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The Stylus Police: Joanna Newsom

December 19, 2011

During her recent(ish!) TED talk on nurturing creativity, “Eat, Pray, Love” author, Elizabeth Gilbert, aired the notion that the Spanish exclamation of “iOle!” evolved from the recognition of the divine (AKA “Allah!”) within transcendental performances. Incredibly interesting stuff and, at no small cost to the intricate beauty of the universe, highly unlikely to be true. Dang!

Thing is, there certainly are artists whose preternatural performances make it easy to see how such an idea about language could gain credence. Because when a piece of music reaches into your heart and makes you at least feel like you have a soul then it’s only natural to want to associate that feeling with something otherworldly. And whenever I find myself on the receiving end of this phenomenon it is usually due, as if you couldn’t have guessed, to one particular source:

Joanna Newsom.

So this is my favourite artiste (yes, with an ‘e’ on the end and everything) hence you’ll forgive a certain reticence towards analysing exactly why I find her output so singularly affecting. Not wanting to break the spell I might, very tentatively, venture that it has something to do with how her lyrical worldliness is so starkly defined in its contrast to the youthfully earnest vocal style in which it is delivered. Emboldened and ever so pleased with my own insightfulness, I might press on to reference the aesthetic synergy betwixt function and form… “Is there any art that could be rendered more perfectly than via feminine beauty?” I might ravenously ask as someone who prefers to be served by attractive waitresses not from any chauvinistic will to power, but simply because it makes the food taste better. At which point I would have careered too far into matters both philosophical and culinary when all I really meant to say is that Newsom’s body moves as enchantingly as her mind, resulting in performances that are as spellbinding to see as to hear.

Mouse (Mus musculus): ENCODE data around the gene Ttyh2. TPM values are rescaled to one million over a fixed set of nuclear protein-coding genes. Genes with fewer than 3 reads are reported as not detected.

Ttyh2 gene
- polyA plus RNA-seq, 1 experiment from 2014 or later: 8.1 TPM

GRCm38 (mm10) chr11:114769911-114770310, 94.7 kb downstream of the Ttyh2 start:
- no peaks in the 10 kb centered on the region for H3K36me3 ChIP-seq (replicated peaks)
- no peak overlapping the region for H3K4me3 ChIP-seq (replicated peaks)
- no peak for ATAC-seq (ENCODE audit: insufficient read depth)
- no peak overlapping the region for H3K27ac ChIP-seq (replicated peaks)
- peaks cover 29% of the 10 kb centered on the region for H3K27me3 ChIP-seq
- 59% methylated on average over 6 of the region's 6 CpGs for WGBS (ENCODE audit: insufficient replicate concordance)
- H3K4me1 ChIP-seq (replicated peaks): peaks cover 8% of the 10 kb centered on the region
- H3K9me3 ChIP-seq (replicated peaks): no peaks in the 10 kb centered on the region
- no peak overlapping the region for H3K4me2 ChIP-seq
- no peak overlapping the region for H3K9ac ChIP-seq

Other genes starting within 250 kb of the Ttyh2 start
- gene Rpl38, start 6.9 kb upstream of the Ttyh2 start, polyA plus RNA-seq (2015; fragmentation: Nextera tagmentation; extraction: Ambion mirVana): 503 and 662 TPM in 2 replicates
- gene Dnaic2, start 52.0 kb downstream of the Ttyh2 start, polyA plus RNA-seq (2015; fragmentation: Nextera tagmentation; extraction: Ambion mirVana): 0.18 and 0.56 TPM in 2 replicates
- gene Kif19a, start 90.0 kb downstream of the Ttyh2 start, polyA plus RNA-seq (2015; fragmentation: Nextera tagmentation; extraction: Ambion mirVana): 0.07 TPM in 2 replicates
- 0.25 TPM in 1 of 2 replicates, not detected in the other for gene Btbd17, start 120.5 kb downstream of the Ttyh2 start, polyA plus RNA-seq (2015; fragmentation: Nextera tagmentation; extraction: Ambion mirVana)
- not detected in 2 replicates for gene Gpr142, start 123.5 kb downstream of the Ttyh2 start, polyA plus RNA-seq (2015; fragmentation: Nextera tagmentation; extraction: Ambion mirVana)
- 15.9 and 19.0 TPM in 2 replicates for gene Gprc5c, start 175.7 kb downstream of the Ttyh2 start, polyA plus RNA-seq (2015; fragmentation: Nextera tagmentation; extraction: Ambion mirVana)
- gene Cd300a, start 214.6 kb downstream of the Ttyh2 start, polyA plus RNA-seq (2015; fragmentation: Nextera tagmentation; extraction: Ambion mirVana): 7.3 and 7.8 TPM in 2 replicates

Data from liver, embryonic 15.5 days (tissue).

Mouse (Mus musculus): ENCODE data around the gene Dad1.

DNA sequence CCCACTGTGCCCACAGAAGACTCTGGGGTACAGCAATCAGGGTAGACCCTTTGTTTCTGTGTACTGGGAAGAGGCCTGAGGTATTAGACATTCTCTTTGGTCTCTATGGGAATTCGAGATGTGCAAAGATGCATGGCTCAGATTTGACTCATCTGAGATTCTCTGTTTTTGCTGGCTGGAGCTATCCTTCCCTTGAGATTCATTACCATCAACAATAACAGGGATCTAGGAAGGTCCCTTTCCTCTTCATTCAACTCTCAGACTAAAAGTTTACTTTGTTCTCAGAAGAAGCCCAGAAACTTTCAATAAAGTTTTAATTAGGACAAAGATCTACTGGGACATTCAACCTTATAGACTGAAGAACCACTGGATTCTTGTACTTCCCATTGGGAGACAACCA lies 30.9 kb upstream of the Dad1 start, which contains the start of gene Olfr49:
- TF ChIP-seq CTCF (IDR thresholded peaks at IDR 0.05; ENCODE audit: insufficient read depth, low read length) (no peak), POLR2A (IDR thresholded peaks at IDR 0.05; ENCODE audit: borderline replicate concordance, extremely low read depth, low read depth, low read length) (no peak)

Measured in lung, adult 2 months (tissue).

So, what to listen to? What to view? Well the received wisdom is that her vocal delivery has mellowed over time, making her later output the more accessible. Personally I don’t think the travel is all that significant and with the average song-length remaining steadfastly above the three minute mark (the absolutely wonderful “Only Skin”, from Newson’s second album, weighs in just shy of seventeen minutes!) we’re clearly not looking at a Regina Spektor-style shift from the avant garde to the mainstream. Have One On Me is unlikely to seduce you if neither Ys or The Milk-Eyed Mender manage it, but by the same token each album represents an equally worthwhile excursion into the woman’s oeuvre.

And yet your wholesale adoption or wholesale dismissal of Joanna Newsom’s music isn’t really the point here. Nobody can tell you what you should love. What it’s shown me, though, is that it’s possible for an artist to take you some-place else with astounding regularity, to the point where it seems inconceivable that you ever made do without their music. Everyone has their Joanna Newsom, I suspect. Make sure you find yours.

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